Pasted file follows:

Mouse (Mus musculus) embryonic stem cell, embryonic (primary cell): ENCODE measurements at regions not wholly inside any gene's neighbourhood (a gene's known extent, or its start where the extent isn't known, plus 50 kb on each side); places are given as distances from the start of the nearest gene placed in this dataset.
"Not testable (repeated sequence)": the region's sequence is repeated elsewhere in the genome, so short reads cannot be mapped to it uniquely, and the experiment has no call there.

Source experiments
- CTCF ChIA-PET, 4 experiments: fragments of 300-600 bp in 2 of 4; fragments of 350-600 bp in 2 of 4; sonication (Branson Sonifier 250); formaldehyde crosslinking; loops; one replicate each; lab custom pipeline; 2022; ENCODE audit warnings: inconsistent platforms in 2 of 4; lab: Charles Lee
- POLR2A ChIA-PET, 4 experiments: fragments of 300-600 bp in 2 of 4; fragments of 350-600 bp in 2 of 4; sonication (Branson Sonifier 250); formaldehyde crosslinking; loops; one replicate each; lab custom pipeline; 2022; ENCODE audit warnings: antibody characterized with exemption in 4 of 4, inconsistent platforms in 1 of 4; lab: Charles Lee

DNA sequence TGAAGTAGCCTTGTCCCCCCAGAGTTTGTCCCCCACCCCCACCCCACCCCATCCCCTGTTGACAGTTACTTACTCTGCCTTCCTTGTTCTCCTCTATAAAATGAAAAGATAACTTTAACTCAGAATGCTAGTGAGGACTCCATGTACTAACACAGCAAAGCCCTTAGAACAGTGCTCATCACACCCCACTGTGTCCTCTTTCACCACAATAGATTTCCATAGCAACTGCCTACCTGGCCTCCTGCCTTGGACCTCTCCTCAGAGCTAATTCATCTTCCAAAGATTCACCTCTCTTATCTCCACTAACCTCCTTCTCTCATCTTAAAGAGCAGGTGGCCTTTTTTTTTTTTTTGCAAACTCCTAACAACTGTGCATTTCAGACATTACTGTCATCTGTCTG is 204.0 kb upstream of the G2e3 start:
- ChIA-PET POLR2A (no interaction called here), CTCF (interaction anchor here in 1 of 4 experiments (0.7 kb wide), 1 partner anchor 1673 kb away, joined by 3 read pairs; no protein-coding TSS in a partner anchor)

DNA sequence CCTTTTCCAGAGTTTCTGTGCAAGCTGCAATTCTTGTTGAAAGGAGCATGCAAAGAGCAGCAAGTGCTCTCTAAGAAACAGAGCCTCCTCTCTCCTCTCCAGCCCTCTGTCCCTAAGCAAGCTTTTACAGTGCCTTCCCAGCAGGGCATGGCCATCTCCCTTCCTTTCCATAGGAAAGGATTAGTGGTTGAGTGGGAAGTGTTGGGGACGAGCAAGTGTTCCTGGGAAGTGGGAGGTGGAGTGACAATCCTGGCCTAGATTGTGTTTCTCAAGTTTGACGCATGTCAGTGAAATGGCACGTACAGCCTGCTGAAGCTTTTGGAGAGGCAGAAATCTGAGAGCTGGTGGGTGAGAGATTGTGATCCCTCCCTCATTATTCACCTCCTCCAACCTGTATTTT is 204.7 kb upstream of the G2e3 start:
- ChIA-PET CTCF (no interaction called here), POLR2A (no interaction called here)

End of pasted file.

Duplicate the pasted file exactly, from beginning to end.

Mouse (Mus musculus) embryonic stem cell, embryonic (primary cell): ENCODE measurements at regions not wholly inside any gene's neighbourhood (a gene's known extent, or its start where the extent isn't known, plus 50 kb on each side); places are given as distances from the start of the nearest gene placed in this dataset.
"Not testable (repeated sequence)": the region's sequence is repeated elsewhere in the genome, so short reads cannot be mapped to it uniquely, and the experiment has no call there.

Source experiments
- CTCF ChIA-PET, 4 experiments: fragments of 300-600 bp in 2 of 4; fragments of 350-600 bp in 2 of 4; sonication (Branson Sonifier 250); formaldehyde crosslinking; loops; one replicate each; lab custom pipeline; 2022; ENCODE audit warnings: inconsistent platforms in 2 of 4; lab: Charles Lee
- POLR2A ChIA-PET, 4 experiments: fragments of 300-600 bp in 2 of 4; fragments of 350-600 bp in 2 of 4; sonication (Branson Sonifier 250); formaldehyde crosslinking; loops; one replicate each; lab custom pipeline; 2022; ENCODE audit warnings: antibody characterized with exemption in 4 of 4, inconsistent platforms in 1 of 4; lab: Charles Lee

DNA sequence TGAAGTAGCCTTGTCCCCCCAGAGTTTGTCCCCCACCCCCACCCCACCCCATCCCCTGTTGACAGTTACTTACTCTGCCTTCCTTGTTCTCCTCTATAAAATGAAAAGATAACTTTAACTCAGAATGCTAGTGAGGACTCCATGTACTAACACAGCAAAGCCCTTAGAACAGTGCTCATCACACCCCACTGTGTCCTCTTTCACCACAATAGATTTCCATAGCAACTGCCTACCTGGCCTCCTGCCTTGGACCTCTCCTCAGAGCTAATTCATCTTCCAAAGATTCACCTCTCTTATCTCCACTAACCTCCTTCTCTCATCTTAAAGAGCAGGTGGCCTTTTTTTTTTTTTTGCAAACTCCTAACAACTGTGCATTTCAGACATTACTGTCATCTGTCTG is 204.0 kb upstream of the G2e3 start:
- ChIA-PET POLR2A (no interaction called here), CTCF (interaction anchor here in 1 of 4 experiments (0.7 kb wide), 1 partner anchor 1673 kb away, joined by 3 read pairs; no protein-coding TSS in a partner anchor)

DNA sequence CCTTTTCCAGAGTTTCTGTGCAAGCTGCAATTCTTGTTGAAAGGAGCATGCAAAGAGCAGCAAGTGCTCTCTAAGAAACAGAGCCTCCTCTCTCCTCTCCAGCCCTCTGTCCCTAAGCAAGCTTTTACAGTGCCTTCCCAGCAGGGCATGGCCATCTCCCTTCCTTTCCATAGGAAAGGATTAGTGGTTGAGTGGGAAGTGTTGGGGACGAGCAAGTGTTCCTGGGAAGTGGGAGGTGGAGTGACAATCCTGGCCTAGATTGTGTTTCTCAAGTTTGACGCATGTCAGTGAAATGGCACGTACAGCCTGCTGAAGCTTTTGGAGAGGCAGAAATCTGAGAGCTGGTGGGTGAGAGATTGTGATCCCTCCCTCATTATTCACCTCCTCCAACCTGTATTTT is 204.7 kb upstream of the G2e3 start:
- ChIA-PET CTCF (no interaction called here), POLR2A (no interaction called here)